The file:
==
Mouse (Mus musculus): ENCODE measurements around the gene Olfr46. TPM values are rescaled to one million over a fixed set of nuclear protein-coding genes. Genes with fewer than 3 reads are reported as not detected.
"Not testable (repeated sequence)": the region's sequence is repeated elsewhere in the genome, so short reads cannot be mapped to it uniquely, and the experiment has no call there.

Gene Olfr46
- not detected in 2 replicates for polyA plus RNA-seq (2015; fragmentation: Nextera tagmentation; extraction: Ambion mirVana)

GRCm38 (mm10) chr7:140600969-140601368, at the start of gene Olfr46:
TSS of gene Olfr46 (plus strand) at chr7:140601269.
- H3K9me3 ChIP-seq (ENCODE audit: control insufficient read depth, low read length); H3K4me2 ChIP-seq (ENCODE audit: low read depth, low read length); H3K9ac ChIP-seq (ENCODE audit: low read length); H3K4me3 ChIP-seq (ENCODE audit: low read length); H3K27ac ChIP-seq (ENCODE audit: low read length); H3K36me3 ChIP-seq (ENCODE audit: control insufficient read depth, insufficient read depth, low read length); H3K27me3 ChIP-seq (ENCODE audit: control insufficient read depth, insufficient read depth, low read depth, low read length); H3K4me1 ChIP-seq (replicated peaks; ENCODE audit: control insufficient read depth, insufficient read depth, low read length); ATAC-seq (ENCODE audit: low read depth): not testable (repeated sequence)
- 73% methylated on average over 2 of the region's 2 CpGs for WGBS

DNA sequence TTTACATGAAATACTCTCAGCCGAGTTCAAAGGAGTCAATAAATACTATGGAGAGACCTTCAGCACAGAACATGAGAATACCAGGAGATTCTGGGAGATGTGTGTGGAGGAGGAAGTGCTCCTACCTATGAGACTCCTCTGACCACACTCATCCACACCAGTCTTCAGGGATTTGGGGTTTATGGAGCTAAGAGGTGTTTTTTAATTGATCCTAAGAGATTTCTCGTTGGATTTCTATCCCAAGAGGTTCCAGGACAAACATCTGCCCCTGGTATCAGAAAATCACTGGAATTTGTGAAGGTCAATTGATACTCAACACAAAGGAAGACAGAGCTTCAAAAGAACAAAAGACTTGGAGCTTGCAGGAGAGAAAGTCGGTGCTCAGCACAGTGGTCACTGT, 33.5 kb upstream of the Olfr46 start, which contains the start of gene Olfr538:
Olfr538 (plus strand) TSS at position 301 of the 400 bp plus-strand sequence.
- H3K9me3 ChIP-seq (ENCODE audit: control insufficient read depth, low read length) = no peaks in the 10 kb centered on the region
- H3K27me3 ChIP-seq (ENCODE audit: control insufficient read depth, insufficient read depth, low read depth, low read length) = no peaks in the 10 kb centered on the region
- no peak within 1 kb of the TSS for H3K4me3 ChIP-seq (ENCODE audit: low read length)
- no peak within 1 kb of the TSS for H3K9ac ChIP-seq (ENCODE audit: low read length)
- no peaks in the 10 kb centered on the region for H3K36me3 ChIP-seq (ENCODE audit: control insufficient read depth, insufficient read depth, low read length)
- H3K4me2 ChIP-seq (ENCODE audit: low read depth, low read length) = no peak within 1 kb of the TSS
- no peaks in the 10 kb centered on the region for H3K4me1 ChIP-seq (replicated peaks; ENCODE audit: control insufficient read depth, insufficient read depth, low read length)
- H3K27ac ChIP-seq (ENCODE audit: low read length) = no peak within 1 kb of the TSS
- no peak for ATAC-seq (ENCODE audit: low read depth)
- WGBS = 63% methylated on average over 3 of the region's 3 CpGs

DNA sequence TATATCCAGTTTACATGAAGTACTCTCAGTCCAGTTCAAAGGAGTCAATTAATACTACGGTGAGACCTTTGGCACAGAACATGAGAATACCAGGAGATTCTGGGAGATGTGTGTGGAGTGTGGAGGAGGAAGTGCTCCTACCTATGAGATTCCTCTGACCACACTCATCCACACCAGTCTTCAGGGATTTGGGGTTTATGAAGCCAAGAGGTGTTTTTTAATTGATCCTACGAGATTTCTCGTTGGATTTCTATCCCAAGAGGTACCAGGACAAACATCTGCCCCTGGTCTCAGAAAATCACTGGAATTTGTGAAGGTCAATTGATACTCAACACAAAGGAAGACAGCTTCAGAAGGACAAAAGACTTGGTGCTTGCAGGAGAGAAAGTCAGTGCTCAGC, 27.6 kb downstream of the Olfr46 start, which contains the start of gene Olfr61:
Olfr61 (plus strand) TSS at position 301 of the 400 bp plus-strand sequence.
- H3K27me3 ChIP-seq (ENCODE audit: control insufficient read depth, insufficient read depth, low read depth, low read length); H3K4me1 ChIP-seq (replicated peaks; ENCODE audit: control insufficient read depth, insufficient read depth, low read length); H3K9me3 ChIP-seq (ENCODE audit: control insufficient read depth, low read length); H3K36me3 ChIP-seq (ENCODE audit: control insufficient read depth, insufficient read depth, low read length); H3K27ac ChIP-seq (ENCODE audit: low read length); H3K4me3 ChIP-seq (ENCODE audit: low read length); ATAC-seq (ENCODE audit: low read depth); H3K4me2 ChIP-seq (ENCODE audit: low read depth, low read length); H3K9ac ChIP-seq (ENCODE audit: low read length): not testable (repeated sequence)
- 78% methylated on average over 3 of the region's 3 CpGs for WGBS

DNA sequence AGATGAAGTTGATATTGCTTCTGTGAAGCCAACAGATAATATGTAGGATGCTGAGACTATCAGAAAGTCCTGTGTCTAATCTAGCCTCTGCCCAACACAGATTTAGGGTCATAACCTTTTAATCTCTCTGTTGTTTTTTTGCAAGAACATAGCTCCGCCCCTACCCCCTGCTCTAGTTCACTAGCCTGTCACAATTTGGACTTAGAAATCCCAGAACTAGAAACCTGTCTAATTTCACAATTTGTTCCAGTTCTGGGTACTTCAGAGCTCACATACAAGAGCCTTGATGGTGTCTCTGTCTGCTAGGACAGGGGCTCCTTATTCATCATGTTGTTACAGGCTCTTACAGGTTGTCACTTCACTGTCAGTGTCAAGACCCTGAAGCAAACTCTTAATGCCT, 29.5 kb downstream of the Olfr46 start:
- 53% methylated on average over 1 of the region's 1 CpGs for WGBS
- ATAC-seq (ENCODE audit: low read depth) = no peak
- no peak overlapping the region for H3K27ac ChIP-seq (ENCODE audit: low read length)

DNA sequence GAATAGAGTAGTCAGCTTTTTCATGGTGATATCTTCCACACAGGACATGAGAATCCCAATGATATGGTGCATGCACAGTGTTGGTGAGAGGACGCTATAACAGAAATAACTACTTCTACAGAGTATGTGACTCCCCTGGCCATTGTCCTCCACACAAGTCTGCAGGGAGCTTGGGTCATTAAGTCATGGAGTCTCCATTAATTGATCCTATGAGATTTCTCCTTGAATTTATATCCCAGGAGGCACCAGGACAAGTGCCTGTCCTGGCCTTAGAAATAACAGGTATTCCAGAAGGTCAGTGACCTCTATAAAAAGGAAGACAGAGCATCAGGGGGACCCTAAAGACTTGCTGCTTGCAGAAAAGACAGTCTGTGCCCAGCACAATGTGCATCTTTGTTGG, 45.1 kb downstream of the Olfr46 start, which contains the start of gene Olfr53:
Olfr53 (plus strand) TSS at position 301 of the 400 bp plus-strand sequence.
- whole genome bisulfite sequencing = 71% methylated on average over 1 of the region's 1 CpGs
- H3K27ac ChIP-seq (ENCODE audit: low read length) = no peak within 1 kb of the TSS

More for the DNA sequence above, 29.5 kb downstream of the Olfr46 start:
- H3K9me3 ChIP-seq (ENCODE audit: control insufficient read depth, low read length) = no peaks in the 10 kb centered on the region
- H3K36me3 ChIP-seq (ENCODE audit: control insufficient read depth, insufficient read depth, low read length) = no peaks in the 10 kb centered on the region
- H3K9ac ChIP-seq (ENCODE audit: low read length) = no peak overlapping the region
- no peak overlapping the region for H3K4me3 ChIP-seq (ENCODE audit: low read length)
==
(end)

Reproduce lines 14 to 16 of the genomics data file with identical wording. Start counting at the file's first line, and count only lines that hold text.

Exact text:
- no peak within 1 kb of the TSS for H3K9ac ChIP-seq (ENCODE audit: low read length)
- no peaks in the 10 kb centered on the region for H3K36me3 ChIP-seq (ENCODE audit: control insufficient read depth, insufficient read depth, low read length)
- H3K4me2 ChIP-seq (ENCODE audit: low read depth, low read length) = no peak within 1 kb of the TSS